He pushes the gun into your ribs and demands your wallet. As he pulls out your cash and credit cards, he says “This will really help me produce my next indie film.” And so here’s the question: Does that make it okay? According to the Oklahoma Film + Music Office, you should feel good about such a transaction.
The state of Oklahoma writes checks worth up to $4 million every year to filmmakers to subsidize their movies. This is a straightforward wealth transfer—you get taxed, filmmakers get a check. Of course, it’s supposed to create jobs, but even at that the program is a failure. The state Incentive Evaluation Commission recommends sunsetting the program, finding "no evidence that the Oklahoma film industry has strengthened during the time the rebate has been available."
Actually, it’s even worse than all that. Many subsidized movies never go anywhere. The state has paid out millions to people making movies nobody ever sees. On the other hand, the biggest subsidized hit was a film by Harvey Weinstein.
OCPA recommends ending (right now, not just allowing it to sunset) the Hollywood Handout. State legislators can do this in the budget bill that will be agreed on this May. This would save $4 million per year that could be used for core services. For example, this amount of money could provide nursing home care for more than 200 Oklahomans.
No state agency is less accountable than the Tobacco Settlement Endowment Trust, or TSET. It has a guaranteed stream of funding from Oklahoma’s share of the 1998 settlement with tobacco companies. It has a governing board, with none of its members elected. And it has a vague, open-ended mission.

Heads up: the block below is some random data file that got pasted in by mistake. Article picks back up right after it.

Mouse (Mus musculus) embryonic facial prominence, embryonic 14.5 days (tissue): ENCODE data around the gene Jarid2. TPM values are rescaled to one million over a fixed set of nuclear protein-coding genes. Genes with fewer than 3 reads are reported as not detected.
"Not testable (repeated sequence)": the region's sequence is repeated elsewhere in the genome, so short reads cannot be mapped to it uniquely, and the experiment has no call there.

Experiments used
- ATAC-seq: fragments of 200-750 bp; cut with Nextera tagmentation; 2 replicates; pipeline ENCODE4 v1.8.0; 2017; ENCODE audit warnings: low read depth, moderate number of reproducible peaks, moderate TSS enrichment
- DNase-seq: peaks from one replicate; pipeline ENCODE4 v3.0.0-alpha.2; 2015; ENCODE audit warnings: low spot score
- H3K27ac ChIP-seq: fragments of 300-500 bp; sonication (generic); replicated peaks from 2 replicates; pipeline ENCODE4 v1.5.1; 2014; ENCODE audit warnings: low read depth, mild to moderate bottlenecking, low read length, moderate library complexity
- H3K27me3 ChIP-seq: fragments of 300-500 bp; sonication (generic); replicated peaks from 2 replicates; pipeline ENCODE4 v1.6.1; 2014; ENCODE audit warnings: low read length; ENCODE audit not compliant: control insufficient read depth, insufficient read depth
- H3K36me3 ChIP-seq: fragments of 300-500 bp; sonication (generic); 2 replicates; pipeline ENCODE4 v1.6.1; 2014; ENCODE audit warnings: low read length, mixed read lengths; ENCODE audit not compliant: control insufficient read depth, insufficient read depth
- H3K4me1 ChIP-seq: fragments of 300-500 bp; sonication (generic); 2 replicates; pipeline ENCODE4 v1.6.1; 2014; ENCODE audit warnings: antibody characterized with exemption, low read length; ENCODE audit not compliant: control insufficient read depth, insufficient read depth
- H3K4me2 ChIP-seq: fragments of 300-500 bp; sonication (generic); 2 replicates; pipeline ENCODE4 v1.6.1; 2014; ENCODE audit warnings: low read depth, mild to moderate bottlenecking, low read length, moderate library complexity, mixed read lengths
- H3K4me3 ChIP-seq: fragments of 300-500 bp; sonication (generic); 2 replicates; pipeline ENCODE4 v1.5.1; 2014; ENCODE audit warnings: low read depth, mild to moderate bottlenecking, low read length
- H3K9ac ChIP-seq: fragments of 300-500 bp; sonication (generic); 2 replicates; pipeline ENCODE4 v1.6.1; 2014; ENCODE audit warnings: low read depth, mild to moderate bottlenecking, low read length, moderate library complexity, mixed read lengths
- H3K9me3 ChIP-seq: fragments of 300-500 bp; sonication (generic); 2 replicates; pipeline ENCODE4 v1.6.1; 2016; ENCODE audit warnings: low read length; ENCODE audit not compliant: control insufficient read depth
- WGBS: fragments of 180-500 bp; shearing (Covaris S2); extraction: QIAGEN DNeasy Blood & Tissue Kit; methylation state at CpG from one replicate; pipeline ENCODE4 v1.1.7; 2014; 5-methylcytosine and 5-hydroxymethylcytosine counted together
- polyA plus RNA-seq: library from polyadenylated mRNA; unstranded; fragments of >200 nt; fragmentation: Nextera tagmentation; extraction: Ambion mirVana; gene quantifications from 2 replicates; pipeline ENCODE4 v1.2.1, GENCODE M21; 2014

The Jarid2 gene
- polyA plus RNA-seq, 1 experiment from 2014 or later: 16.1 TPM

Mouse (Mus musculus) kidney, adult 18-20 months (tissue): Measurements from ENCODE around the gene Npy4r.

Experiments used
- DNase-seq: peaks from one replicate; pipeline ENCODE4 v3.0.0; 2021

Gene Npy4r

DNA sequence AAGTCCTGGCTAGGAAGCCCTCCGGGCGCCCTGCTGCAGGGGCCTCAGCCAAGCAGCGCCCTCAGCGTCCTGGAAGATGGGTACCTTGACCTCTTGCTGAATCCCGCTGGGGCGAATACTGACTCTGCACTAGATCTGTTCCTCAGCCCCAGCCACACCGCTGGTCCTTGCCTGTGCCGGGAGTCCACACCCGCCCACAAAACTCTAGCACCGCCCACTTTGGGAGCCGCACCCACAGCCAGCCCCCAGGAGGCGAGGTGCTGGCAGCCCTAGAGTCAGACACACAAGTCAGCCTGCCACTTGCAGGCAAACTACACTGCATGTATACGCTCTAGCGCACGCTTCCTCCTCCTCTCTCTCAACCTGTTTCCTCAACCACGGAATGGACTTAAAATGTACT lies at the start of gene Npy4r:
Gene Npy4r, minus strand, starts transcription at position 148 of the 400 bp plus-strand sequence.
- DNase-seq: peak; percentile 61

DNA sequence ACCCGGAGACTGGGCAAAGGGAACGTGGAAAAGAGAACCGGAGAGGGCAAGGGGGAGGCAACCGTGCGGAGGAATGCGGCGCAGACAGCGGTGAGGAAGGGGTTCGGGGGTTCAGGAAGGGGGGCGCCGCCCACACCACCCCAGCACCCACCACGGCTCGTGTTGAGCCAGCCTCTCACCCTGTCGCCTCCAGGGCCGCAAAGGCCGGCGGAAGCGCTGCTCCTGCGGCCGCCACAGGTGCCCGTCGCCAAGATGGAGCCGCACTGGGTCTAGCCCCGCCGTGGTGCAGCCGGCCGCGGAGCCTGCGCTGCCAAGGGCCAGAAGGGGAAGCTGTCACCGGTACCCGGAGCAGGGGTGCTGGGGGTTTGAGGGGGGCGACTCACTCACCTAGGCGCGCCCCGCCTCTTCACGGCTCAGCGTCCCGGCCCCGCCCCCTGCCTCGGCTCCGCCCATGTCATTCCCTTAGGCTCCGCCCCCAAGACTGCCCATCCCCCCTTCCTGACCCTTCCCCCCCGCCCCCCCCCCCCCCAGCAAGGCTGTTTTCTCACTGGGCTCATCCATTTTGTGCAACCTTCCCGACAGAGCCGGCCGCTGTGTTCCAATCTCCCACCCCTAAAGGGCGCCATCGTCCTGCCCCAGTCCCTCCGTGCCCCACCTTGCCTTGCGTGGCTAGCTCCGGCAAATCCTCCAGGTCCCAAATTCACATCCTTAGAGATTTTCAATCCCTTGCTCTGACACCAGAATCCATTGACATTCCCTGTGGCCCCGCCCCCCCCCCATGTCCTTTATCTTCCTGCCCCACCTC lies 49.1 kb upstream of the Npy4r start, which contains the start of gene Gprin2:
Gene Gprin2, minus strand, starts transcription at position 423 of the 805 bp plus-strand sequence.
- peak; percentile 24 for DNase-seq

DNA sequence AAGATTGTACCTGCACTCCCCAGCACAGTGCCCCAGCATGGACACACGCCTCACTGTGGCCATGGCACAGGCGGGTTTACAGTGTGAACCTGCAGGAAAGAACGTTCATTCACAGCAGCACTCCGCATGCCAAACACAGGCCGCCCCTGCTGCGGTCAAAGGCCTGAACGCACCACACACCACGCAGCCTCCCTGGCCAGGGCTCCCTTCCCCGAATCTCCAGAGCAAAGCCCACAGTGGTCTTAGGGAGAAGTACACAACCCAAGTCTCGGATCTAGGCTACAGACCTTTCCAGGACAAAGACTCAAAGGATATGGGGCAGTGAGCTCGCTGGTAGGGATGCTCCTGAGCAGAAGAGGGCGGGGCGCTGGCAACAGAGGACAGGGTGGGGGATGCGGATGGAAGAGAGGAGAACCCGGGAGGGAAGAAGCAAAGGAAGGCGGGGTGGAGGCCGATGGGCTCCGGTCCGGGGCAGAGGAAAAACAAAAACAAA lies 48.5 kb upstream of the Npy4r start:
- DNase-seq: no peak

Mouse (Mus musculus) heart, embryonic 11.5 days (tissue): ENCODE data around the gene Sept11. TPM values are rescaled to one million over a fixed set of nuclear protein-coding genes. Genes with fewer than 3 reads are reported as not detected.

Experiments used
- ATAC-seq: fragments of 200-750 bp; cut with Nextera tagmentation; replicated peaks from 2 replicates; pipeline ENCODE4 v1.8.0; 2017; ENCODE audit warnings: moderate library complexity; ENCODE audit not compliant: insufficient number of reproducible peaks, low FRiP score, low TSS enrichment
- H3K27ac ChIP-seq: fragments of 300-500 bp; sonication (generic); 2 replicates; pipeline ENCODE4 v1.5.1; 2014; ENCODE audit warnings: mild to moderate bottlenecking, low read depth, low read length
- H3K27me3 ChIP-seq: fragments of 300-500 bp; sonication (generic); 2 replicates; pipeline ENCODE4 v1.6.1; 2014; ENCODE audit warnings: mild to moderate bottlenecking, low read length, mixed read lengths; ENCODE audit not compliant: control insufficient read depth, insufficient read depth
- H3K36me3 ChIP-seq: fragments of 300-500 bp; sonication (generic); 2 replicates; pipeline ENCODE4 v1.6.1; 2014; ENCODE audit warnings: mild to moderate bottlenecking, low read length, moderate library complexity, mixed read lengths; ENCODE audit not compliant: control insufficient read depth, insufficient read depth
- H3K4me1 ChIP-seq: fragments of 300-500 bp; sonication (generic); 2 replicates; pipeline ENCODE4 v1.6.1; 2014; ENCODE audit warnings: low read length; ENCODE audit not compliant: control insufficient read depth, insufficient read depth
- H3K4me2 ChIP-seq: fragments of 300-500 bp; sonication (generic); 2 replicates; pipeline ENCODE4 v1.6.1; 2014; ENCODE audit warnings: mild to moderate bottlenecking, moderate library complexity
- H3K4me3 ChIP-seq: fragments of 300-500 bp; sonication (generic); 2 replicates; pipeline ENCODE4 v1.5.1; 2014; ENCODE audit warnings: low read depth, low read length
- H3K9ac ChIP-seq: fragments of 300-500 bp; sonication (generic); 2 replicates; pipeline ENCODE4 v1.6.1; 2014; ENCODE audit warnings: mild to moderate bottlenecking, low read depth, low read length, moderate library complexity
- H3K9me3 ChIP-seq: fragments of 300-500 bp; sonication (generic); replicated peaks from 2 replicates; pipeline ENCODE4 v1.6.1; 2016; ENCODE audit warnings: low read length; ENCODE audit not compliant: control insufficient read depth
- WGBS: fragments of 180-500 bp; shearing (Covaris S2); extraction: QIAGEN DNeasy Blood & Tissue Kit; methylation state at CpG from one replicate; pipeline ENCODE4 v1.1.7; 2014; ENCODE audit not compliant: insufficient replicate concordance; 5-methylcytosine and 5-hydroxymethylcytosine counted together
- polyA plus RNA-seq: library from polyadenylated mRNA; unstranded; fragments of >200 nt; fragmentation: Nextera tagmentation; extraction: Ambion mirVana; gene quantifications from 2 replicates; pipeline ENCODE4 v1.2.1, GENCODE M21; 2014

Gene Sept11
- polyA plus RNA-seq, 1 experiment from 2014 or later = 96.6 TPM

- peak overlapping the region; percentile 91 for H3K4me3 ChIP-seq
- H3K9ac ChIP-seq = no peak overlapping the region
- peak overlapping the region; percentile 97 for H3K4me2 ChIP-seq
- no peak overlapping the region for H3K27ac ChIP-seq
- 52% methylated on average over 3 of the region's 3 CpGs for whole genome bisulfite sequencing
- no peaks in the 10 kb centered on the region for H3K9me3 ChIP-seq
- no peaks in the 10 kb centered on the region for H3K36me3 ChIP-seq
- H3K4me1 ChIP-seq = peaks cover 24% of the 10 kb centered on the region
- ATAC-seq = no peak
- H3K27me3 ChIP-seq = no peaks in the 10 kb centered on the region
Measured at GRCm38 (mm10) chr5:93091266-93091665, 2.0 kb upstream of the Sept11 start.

Today, TSET also has a bank account worth over $1 billion. It continues to grow, with annual payments of about $50 million and no end in sight. Each year, TSET spends the endowments earnings on a mix of programs, from high-priority health care to dubious media campaigns to the totally absurd.
How absurd? TSET spends hundreds of thousands of dollars every year on a publicity program for bars and nightclubs. It also pays lavishly for billboards and other advertising to nag Oklahomans about what they drink. TSET has also directed state funds to organizations that lobby for higher government spending and is mixed up in the Health Department scandal.
After coming under pressure from lawmakers last fall, TSET’s board temporarily directed some of its funds to state health care programs. But taxpayers and service recipients should not be subject to the whims on an unelected board.
OCPA recommends redirecting future tobacco settlement payments to critical state health care services, rather than promoting bars or posting billboards. OCPA also recommends giving the legislature greater say over how existing funds are spent; this is what companion measures Senate Joint Resolution 50 and Senate Bill 896 would do.
For more about TSET’s strange priorities, see this article from OCPA’s Perspective magazine.